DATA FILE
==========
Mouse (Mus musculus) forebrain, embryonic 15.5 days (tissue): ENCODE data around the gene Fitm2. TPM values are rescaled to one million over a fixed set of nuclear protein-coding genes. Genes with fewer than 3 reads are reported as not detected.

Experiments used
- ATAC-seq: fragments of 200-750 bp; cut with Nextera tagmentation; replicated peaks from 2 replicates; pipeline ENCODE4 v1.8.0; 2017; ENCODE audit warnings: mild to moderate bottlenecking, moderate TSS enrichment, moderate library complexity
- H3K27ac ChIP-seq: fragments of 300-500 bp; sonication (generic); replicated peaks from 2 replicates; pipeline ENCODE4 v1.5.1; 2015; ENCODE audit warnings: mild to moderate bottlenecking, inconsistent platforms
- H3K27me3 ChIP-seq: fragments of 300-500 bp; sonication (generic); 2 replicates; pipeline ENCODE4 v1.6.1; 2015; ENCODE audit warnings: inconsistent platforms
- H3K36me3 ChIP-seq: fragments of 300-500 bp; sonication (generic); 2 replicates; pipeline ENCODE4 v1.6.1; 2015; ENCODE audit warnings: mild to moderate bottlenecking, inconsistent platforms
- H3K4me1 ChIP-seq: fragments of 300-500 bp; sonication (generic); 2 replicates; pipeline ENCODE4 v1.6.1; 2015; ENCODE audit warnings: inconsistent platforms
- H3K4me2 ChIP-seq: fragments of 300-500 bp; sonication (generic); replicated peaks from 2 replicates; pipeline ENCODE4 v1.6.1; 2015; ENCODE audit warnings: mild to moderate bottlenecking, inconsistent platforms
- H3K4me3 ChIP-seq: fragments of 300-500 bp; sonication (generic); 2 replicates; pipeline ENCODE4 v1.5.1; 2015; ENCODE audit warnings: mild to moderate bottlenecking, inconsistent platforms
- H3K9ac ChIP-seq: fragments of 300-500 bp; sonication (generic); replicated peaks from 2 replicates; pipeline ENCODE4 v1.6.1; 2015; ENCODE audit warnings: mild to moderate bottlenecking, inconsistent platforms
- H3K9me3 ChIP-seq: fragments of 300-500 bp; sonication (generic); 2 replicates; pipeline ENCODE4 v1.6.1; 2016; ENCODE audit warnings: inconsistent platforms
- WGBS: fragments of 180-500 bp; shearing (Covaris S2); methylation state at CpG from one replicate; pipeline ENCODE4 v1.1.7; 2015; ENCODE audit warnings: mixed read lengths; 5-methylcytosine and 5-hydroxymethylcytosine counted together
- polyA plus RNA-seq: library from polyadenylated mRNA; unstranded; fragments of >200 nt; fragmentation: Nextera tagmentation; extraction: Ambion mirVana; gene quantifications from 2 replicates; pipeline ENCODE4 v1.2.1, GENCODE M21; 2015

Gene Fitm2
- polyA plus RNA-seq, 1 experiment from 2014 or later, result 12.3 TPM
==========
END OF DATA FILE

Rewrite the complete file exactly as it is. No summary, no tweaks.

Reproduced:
Mouse (Mus musculus) forebrain, embryonic 15.5 days (tissue): ENCODE data around the gene Fitm2. TPM values are rescaled to one million over a fixed set of nuclear protein-coding genes. Genes with fewer than 3 reads are reported as not detected.

Experiments used
- ATAC-seq: fragments of 200-750 bp; cut with Nextera tagmentation; replicated peaks from 2 replicates; pipeline ENCODE4 v1.8.0; 2017; ENCODE audit warnings: mild to moderate bottlenecking, moderate TSS enrichment, moderate library complexity
- H3K27ac ChIP-seq: fragments of 300-500 bp; sonication (generic); replicated peaks from 2 replicates; pipeline ENCODE4 v1.5.1; 2015; ENCODE audit warnings: mild to moderate bottlenecking, inconsistent platforms
- H3K27me3 ChIP-seq: fragments of 300-500 bp; sonication (generic); 2 replicates; pipeline ENCODE4 v1.6.1; 2015; ENCODE audit warnings: inconsistent platforms
- H3K36me3 ChIP-seq: fragments of 300-500 bp; sonication (generic); 2 replicates; pipeline ENCODE4 v1.6.1; 2015; ENCODE audit warnings: mild to moderate bottlenecking, inconsistent platforms
- H3K4me1 ChIP-seq: fragments of 300-500 bp; sonication (generic); 2 replicates; pipeline ENCODE4 v1.6.1; 2015; ENCODE audit warnings: inconsistent platforms
- H3K4me2 ChIP-seq: fragments of 300-500 bp; sonication (generic); replicated peaks from 2 replicates; pipeline ENCODE4 v1.6.1; 2015; ENCODE audit warnings: mild to moderate bottlenecking, inconsistent platforms
- H3K4me3 ChIP-seq: fragments of 300-500 bp; sonication (generic); 2 replicates; pipeline ENCODE4 v1.5.1; 2015; ENCODE audit warnings: mild to moderate bottlenecking, inconsistent platforms
- H3K9ac ChIP-seq: fragments of 300-500 bp; sonication (generic); replicated peaks from 2 replicates; pipeline ENCODE4 v1.6.1; 2015; ENCODE audit warnings: mild to moderate bottlenecking, inconsistent platforms
- H3K9me3 ChIP-seq: fragments of 300-500 bp; sonication (generic); 2 replicates; pipeline ENCODE4 v1.6.1; 2016; ENCODE audit warnings: inconsistent platforms
- WGBS: fragments of 180-500 bp; shearing (Covaris S2); methylation state at CpG from one replicate; pipeline ENCODE4 v1.1.7; 2015; ENCODE audit warnings: mixed read lengths; 5-methylcytosine and 5-hydroxymethylcytosine counted together
- polyA plus RNA-seq: library from polyadenylated mRNA; unstranded; fragments of >200 nt; fragmentation: Nextera tagmentation; extraction: Ambion mirVana; gene quantifications from 2 replicates; pipeline ENCODE4 v1.2.1, GENCODE M21; 2015

Gene Fitm2
- polyA plus RNA-seq, 1 experiment from 2014 or later, result 12.3 TPM